“Drug addict,” “drug control,” “drug culture” – it wasn’t until around 1900 that we used these terms the way we mean them today, explains Mike Jay:
Largely couched in medical terms as it was, the whole notion of ‘drugs’ carried moral and cultural implications from the start. Within the temperance debate, intoxication was an evil in itself and abstinence a corresponding virtue. Also, a good many of the substances that caused concern in the West were associated with immigrant communities: opium in the Chinese districts of San Francisco or London’s docklands, cocaine among the black communities of the southern US. In the racially charged debates of the day, these substances were presented as the ‘degenerate habits’ of ‘inferior races’, a ‘plague’ or ‘contagion’ that might infect the wider population. Such ideas might no longer be explicit, but the drug concept certainly carries a murky sense of the foreign and alien even now.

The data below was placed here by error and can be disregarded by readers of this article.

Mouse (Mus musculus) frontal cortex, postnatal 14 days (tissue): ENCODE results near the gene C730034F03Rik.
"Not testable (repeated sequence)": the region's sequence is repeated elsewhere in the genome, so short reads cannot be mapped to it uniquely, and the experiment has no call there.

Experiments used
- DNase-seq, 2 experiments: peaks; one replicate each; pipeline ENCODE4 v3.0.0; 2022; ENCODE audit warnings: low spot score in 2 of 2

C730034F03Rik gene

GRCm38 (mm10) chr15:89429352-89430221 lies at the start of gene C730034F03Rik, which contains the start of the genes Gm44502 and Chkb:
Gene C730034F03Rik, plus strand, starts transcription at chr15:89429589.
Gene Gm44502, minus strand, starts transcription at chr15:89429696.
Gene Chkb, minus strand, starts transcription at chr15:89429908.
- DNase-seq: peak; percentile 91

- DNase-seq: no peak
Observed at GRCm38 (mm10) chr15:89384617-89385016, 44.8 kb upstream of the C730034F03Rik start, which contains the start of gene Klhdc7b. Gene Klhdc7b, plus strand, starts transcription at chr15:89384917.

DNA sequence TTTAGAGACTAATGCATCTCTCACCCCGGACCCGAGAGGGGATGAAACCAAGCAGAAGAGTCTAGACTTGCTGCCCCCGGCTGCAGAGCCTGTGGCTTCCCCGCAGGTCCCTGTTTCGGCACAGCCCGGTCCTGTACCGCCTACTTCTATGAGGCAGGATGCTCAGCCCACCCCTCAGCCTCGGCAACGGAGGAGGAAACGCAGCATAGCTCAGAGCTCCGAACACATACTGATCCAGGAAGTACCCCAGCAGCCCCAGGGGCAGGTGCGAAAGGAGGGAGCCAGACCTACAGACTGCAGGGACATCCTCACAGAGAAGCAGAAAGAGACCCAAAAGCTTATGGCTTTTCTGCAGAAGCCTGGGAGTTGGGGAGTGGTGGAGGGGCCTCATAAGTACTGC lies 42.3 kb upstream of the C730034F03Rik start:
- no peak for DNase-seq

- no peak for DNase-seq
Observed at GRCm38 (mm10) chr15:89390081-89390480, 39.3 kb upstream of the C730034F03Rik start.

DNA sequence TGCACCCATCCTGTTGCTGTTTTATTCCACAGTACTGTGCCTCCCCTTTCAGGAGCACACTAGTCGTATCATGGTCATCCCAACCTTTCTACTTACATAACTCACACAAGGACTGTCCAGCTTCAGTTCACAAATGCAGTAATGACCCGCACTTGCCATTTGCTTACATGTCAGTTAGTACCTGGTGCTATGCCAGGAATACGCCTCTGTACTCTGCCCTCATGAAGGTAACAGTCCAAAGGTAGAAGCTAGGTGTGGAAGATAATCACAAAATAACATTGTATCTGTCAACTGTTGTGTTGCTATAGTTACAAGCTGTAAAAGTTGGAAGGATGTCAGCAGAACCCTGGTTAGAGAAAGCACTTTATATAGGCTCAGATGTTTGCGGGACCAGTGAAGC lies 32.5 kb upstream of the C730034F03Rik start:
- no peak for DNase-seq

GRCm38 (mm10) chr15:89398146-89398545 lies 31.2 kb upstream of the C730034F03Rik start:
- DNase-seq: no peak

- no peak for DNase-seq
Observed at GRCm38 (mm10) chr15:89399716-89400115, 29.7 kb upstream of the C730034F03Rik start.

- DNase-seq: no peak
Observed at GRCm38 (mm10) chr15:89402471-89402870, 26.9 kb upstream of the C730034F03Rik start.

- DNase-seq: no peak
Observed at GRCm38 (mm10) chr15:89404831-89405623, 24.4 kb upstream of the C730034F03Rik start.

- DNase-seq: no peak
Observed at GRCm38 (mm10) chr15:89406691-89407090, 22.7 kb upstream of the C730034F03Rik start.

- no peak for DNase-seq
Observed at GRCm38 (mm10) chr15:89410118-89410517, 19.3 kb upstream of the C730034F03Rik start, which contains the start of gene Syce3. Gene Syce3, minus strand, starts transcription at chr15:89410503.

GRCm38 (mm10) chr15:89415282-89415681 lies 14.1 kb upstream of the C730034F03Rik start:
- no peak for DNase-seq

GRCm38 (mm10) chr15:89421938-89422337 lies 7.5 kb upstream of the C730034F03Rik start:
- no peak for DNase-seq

That’s why it rarely applies to the psychoactive substances that we see as part of normal life, whether caffeine in the west, coca in the Andes, or ayahuasca in the Amazon.
During the first years of the 20th century, opium, morphine and cocaine became less socially acceptable, rather as tobacco has in our era. Their use was now viewed through the prism of medical harm, and their users correspondingly started to seem feckless or morally weak. The drugs themselves became, in a sense, ‘legal highs’: not technically prohibited but retreating into the shadows, available only under the counter or from those in the know. And then, once their sale was formally banned in the years around the Great War, ‘drugs’ became a term with legal weight: a specified list of substances that were not merely medically dangerous or culturally foreign, but confined to the criminal classes.